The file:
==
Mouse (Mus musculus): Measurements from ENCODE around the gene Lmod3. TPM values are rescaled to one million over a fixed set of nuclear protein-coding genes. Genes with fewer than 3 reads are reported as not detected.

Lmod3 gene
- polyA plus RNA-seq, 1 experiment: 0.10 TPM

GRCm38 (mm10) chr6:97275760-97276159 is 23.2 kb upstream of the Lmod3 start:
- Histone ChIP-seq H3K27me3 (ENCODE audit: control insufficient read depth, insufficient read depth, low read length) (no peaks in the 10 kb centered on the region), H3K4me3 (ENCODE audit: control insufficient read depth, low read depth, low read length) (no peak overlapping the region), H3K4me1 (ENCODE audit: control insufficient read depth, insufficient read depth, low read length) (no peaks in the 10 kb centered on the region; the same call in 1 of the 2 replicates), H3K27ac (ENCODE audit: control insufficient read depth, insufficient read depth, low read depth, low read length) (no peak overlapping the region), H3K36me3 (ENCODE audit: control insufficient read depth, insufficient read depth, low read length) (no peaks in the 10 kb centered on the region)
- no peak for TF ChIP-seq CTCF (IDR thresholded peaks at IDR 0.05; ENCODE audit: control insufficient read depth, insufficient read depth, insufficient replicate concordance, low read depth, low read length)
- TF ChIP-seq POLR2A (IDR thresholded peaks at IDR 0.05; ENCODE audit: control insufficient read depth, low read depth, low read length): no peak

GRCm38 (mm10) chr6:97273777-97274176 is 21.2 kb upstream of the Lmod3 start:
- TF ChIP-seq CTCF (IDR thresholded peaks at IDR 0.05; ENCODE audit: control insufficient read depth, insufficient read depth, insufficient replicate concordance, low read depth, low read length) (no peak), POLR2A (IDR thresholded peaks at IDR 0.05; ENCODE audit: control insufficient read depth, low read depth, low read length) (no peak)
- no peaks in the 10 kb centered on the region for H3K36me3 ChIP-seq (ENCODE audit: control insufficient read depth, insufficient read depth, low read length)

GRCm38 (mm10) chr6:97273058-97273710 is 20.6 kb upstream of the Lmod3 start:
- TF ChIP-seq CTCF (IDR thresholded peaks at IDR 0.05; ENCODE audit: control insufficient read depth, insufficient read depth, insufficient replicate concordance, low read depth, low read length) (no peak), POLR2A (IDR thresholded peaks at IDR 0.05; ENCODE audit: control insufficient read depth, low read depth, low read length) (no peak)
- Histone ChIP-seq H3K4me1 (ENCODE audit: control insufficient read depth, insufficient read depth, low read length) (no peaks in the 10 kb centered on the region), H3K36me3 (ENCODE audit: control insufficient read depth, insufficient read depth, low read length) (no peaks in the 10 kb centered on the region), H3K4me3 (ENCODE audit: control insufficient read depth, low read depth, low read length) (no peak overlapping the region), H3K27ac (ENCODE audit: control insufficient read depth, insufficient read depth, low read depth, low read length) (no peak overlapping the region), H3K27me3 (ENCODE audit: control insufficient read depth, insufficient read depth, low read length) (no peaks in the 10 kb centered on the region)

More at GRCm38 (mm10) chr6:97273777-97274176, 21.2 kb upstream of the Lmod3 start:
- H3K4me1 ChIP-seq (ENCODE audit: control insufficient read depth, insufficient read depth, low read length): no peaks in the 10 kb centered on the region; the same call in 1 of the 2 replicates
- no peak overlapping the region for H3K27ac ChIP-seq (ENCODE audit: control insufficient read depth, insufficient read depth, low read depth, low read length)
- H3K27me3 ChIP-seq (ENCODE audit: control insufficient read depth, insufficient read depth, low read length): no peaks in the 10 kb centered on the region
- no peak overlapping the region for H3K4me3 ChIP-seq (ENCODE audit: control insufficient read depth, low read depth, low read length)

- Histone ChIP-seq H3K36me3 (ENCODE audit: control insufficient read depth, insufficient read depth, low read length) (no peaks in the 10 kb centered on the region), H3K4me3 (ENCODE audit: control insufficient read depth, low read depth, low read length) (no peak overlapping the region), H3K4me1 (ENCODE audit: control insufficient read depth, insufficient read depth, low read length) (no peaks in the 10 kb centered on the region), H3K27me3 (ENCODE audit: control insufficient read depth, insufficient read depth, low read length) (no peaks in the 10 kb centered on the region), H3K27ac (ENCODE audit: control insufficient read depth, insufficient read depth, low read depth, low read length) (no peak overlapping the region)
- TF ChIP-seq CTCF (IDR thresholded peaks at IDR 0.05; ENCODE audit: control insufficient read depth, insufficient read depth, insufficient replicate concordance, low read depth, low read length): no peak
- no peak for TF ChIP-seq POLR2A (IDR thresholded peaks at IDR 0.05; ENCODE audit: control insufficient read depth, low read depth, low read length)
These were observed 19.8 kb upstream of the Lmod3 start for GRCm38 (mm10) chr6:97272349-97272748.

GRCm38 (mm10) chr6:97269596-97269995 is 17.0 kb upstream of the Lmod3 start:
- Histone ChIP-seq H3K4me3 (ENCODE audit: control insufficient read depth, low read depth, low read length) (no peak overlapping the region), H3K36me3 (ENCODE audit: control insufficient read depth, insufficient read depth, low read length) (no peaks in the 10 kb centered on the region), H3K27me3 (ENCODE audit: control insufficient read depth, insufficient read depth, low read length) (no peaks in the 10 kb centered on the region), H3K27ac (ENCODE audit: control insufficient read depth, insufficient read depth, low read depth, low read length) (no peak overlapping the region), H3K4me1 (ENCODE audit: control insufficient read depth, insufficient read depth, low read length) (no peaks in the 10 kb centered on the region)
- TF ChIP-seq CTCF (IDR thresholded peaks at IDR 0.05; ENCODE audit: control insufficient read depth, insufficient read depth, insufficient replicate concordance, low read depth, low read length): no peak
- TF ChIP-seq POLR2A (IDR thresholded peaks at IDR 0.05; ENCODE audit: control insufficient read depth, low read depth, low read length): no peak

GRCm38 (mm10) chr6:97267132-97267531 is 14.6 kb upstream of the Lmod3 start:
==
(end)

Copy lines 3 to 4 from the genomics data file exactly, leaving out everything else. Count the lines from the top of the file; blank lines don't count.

- polyA plus RNA-seq, 1 experiment: 0.10 TPM

GRCm38 (mm10) chr6:97275760-97276159 is 23.2 kb upstream of the Lmod3 start: